How does Monkey Cups compare to COVID-19? – WCCO
How does Monkey Cups compare to COVID-19?  – WCCO

How does Monkey Cups compare to COVID-19? – WCCO

MINNEAPOLIS (WCCO) – Experts in infectious diseases around the world are spotting a virus that has spread to several countries.

There is now a confirmed case of monkey pox in the United States, and at least four other suspected cases.

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So how do monkey cups compare to COVID-19? Good question. Jeff Wagner talked to a doctor about how worried we should be.

More than two years into a worldwide pandemic from COVID-19, a new, yet well-known virus has reappeared. Monkey cups originate from Africa and are rarely seen outside this country. But there are now 90 cases in 12 countries outside this continent. One case has been confirmed in Massachusetts. There are likely cases in Florida and New York.

“If you’ve ever had chickenpox, it’s the same kind of genus as chickenpox virus,” said Dr. Nicholas Lehnertz, medical specialist at the Minnesota Department of Health.

What symptoms do monkey pox create?

“It starts a little bit with fever, headaches, and you get tired,” said Dr. Lehnertz.

It then creates a rash that turns into swollen blisters and crusts. The disease lasts about two to four weeks.

How are monkey cups spread?

“Monkey smallpox generally spreads through some form of direct contact with the virus, such as body fluids or direct skin-to-skin contact through the smallpox lesions themselves,” he said.

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(Credit: CBS)

Dr. Lehnertz said monkey cups can also be spread through airway droplets, but exposure will have to happen over a long period of time and in very close proximity.
How transferable is it compared to COVID-19?

“It’s far less transferable. I want to emphasize that,” he said.

One big difference is that people want to know they have monkey pox because of the symptoms, which means they are likely to isolate themselves and see a doctor when they know they are sick. COVID-19 was much more misleading.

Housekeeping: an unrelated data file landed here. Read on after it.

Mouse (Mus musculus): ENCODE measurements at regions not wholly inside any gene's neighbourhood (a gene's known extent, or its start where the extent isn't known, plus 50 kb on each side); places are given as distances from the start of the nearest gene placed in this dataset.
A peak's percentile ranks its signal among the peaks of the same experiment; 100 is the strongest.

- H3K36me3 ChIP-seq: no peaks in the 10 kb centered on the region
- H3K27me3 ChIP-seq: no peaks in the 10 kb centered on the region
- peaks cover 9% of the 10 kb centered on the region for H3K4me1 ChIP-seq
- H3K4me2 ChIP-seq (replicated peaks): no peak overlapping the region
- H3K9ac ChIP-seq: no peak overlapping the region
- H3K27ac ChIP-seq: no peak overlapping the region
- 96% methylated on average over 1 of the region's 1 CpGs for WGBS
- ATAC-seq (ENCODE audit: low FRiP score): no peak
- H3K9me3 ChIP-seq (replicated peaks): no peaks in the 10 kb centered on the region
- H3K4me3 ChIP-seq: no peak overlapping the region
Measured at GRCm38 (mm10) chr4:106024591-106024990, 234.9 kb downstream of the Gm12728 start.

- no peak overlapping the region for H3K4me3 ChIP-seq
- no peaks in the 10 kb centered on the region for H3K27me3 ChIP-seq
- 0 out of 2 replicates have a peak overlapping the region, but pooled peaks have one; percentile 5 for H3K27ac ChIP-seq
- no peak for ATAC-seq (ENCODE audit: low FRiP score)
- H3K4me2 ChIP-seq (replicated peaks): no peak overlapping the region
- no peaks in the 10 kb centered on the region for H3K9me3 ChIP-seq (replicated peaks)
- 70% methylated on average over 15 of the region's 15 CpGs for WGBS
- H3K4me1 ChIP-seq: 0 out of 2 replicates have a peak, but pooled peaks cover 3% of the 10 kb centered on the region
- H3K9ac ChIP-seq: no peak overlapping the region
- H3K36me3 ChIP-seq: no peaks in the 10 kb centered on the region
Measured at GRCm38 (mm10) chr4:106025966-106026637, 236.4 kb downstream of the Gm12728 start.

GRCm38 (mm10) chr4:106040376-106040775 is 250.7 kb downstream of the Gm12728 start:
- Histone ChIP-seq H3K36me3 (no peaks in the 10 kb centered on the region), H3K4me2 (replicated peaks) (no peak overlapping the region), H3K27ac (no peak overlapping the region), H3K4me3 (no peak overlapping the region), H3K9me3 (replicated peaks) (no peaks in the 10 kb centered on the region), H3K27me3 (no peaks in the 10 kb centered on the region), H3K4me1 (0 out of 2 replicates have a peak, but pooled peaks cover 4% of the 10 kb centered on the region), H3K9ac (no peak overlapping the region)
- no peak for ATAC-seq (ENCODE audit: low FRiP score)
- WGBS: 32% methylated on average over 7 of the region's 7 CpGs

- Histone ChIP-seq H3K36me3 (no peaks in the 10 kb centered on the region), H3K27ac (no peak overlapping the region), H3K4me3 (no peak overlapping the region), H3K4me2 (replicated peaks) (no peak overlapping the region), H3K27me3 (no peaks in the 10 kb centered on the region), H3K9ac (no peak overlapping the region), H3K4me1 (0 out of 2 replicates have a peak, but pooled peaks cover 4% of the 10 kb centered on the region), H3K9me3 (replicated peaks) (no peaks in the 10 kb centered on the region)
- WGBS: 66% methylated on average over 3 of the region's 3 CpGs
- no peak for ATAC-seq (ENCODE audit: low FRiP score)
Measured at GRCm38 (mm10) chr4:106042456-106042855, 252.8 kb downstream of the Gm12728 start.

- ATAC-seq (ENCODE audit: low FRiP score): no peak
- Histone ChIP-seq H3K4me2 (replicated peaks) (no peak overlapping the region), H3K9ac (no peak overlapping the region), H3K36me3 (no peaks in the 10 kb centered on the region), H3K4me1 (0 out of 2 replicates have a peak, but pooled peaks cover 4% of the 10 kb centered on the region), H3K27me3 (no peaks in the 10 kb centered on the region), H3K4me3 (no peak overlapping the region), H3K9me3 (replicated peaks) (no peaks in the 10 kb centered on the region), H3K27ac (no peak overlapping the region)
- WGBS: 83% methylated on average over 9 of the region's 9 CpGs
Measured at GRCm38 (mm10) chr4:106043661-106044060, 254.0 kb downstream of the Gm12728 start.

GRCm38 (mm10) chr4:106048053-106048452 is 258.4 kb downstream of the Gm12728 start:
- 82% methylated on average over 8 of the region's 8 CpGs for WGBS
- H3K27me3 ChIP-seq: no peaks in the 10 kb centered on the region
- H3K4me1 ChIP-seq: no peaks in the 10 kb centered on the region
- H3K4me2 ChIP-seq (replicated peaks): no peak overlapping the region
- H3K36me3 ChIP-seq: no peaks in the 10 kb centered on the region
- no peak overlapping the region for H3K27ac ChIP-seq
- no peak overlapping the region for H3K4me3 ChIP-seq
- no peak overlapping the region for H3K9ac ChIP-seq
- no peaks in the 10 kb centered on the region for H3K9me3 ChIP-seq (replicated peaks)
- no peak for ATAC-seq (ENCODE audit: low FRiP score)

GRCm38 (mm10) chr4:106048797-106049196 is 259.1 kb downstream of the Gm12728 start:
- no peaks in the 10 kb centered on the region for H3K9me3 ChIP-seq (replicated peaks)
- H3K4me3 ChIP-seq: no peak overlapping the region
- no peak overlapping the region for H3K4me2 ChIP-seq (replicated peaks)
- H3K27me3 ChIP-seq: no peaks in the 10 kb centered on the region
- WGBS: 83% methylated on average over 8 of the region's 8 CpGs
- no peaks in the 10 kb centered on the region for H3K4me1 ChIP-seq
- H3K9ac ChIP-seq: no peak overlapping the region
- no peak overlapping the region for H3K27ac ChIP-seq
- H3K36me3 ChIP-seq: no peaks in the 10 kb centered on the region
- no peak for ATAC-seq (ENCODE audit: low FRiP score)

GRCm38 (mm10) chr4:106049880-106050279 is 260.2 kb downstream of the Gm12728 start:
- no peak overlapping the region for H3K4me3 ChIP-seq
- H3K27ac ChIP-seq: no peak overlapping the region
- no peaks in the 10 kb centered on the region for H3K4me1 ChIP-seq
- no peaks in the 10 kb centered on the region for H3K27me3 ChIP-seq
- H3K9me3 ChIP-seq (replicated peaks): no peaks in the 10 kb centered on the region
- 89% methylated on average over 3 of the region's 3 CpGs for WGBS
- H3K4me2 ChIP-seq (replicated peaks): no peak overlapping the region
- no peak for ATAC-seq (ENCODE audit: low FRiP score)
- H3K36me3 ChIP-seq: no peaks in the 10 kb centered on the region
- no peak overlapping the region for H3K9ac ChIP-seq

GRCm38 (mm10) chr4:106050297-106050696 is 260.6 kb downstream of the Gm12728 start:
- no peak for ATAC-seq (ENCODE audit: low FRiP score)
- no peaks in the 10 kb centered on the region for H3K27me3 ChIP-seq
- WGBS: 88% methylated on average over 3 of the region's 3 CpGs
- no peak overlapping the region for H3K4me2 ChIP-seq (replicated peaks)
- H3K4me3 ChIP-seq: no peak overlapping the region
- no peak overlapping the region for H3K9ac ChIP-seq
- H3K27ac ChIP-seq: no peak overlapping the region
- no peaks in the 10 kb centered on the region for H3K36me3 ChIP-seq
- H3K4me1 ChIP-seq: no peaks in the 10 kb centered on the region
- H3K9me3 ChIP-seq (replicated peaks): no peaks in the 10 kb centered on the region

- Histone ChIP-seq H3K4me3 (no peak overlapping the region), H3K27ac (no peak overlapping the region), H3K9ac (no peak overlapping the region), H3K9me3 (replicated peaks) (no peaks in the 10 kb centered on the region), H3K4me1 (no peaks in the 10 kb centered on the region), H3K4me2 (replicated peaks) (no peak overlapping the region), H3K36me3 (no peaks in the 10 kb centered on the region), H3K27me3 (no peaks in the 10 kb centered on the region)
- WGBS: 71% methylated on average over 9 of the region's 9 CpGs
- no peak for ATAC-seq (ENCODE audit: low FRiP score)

“One of the hardest things about [COVID-19] is that there was a lot of asymptomatic or presymptomatic transmission where you were contagious to other people and you would not even know it, ”said Dr. Lehnertz.

The modern world is also more prepared for a monkey cup outbreak. The Centers for Disease Control and Prevention reports that the disease was discovered in 1958 in monkey colonies. The first human case occurred in 1970 in the Democratic Republic of Congo. Since then, vaccines and treatments have been developed along with further research into how best to stop the spread of the virus. This is an advantage that medical experts have over COVID-19.

“[COVID-19], it was brand new. We knew almost nothing about it. It kept surprising us every time, ”he said.

There are no cases of monkey pox in Minnesota. Dr. However, Lehnertz said they take the spread of the virus seriously and continue to monitor it.

There was a monkey pox outbreak in the United States in 2003, in which 47 people became infected. None of them died.

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Dr. Lehnertz said monkey pox has a mortality rate of 1% -11%, but that the frequency is strongly influenced by variables such as access to health care, comorbidities, nutrition and more.

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